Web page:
Childhood Obesity News has been following the ongoing turmoil in the United Kingdom over the introduction of a tax on sugary drinks and junk food. Although passed, it still doesn’t go into effect for another year. Contention is a healthy thing in a society, up to a point. In this case, over the years of debate, every possible special interest group has been heard from, including those who resent their fellow Brits collecting disability payments because they are too obese to work.
Valid as the point may be, it only concerns a relatively small number of individuals compared to, for instance, the multitude of children who are admitted to hospitals under the National Health Service to have their rotten teeth extracted. Last year, this included 47 babies less than one year old.
Despite dental care being free, almost half of British children did not see a dentist even once last year. Then, they show up at the emergency room with a mouthful of decay so extensive it prevents eating and sleeping and, by extension, their ability to learn in school.
According to the Royal College of Surgeons:
The number of children aged four and under being hospitalized for tooth extractions has risen by almost a quarter in the last decade…
Journalist Katie Forster quotes Dr. Andrew Wilson:
We will regularly see children as young as five or six who come in and have 20 teeth taken out in one go.
Meanwhile, other parties voiced their concern over a disturbing loophole. The British Medical Journal published the results of investigation into the amounts of sugar in various products. This led to objections to the sugar tax on grounds of unfair enforcement.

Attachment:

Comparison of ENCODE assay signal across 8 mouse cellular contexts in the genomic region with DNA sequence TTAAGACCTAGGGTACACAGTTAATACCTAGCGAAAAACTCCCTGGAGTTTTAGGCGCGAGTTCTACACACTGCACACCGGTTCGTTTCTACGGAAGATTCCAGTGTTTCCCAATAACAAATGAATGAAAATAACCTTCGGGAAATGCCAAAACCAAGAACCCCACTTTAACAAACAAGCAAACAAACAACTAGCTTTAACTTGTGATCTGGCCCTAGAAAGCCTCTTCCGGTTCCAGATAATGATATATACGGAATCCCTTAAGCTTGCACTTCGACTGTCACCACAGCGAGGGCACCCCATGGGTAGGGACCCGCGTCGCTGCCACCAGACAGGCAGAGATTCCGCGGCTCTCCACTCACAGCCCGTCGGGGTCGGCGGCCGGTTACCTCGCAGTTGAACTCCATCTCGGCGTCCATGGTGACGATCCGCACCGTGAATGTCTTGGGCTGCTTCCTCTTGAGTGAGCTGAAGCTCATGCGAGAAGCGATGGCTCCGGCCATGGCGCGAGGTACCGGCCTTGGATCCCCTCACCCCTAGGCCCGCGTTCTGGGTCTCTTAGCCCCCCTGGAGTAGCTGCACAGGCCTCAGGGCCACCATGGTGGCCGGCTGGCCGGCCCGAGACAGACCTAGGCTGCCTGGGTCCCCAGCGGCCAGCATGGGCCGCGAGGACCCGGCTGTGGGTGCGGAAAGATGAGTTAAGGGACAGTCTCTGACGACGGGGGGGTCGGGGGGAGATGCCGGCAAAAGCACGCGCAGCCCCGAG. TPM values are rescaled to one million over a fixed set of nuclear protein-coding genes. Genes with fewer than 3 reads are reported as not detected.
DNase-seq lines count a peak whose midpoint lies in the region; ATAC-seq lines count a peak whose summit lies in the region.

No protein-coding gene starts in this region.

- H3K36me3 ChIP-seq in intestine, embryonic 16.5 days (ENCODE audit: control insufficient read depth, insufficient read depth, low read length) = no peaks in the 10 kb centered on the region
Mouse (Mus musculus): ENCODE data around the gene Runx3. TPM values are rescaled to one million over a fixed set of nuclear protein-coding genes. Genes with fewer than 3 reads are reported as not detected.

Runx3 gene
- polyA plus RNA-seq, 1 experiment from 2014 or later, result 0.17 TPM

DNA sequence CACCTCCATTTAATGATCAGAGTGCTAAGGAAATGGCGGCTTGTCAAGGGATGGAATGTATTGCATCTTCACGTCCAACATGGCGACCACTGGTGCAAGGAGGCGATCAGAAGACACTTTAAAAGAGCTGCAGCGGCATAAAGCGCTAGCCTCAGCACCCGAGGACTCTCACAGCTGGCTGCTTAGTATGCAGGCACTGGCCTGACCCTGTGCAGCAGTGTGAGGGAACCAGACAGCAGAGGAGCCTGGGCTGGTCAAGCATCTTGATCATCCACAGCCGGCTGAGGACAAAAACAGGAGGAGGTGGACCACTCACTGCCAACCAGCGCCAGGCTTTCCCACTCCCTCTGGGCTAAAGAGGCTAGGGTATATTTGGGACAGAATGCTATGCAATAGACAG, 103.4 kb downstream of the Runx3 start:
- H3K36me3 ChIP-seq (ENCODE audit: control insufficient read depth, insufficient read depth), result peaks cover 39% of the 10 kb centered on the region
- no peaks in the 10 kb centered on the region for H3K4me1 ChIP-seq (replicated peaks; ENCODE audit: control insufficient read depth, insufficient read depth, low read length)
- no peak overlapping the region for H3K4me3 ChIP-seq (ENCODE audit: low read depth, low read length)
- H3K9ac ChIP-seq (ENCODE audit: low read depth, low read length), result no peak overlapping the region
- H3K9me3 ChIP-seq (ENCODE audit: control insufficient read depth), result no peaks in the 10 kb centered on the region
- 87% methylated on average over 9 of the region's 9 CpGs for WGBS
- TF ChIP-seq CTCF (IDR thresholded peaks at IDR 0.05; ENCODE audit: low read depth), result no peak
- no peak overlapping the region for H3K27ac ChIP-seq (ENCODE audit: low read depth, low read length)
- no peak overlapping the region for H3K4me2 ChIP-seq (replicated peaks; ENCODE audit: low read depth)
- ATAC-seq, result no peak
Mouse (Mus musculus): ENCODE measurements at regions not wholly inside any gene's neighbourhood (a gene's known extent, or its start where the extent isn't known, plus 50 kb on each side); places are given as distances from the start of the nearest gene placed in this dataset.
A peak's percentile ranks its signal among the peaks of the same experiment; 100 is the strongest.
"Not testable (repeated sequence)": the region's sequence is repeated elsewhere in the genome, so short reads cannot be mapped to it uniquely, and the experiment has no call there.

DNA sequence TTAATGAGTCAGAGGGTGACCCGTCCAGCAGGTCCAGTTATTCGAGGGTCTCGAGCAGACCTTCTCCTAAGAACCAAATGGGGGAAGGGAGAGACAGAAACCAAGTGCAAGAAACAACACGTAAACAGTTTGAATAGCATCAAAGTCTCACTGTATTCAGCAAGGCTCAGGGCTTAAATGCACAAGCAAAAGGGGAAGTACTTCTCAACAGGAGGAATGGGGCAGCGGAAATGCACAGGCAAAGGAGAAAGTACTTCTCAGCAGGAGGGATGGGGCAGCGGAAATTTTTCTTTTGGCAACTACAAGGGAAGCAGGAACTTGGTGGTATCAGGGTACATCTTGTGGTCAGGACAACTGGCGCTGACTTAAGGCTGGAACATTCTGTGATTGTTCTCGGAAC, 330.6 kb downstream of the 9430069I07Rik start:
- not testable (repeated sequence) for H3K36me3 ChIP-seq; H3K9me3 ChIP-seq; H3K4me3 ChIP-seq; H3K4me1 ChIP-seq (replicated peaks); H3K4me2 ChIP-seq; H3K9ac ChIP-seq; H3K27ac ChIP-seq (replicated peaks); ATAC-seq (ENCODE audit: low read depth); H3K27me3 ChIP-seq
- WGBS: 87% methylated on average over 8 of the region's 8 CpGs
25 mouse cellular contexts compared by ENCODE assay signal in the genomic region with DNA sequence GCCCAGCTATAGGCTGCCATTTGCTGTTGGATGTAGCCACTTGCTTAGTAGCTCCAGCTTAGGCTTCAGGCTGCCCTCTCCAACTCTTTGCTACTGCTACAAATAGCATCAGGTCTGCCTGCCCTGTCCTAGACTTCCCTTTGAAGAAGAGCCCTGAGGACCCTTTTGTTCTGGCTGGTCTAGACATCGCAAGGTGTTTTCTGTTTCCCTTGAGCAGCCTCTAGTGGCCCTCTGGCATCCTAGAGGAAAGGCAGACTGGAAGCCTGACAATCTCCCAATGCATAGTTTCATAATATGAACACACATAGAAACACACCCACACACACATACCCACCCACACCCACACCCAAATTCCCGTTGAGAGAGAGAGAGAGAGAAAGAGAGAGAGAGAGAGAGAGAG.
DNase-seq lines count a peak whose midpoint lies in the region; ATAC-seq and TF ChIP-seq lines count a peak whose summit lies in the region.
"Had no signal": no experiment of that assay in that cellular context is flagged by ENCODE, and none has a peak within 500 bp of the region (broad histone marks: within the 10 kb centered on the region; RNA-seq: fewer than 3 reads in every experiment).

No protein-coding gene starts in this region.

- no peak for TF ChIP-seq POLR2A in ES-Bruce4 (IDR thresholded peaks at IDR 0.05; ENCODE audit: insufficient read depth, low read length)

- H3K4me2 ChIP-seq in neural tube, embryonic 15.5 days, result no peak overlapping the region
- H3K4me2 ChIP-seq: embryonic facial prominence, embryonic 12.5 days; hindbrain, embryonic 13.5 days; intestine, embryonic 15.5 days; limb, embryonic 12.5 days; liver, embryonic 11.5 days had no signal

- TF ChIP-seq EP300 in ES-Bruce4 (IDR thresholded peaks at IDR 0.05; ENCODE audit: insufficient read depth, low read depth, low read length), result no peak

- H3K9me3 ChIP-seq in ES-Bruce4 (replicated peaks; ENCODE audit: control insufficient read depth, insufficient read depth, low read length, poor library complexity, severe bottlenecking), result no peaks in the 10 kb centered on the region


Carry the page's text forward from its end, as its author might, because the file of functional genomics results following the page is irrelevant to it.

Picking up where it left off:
If it applied to carbonated beverages, surely it should also apply to fruit juices that contain as much, if not more, sugar. But for whatever reason, the law wasn’t written that way.
Even with mile-wide loopholes and all its other advantages, the industry was not satisfied. At the same time, everything became even more complicated by the Brexit controversy and an announcement from France that sugar production would be increasing by nearly one-third over the next few years, and other factors too complicated for anyone not British to comprehend.
… And scandals
But even gaping holes in the law are less consequential than scandals, which is the precise word used by British Dental Association chair Mick Armstrong to describe what he sees as unacceptable inequality in the administration of health care.
Surrey is a 96% white county close to London, and very prosperous for the same reason that the suburbs of Washington, D.C., are wealthy: proximity to the seat of power. Blackburn, on the other hand, is a former industrial center that has fallen on hard times, with many residents in economic distress, and many members of ethnic and religious groups that have not traditionally been found in England.
Armstrong told the reporter:
It’s a national scandal that a child born in Blackburn is now seven times more likely to experience decay than one born in the Health Secretary’s Surrey constituency. These deep inequalities now require real commitment from government, not just token efforts.
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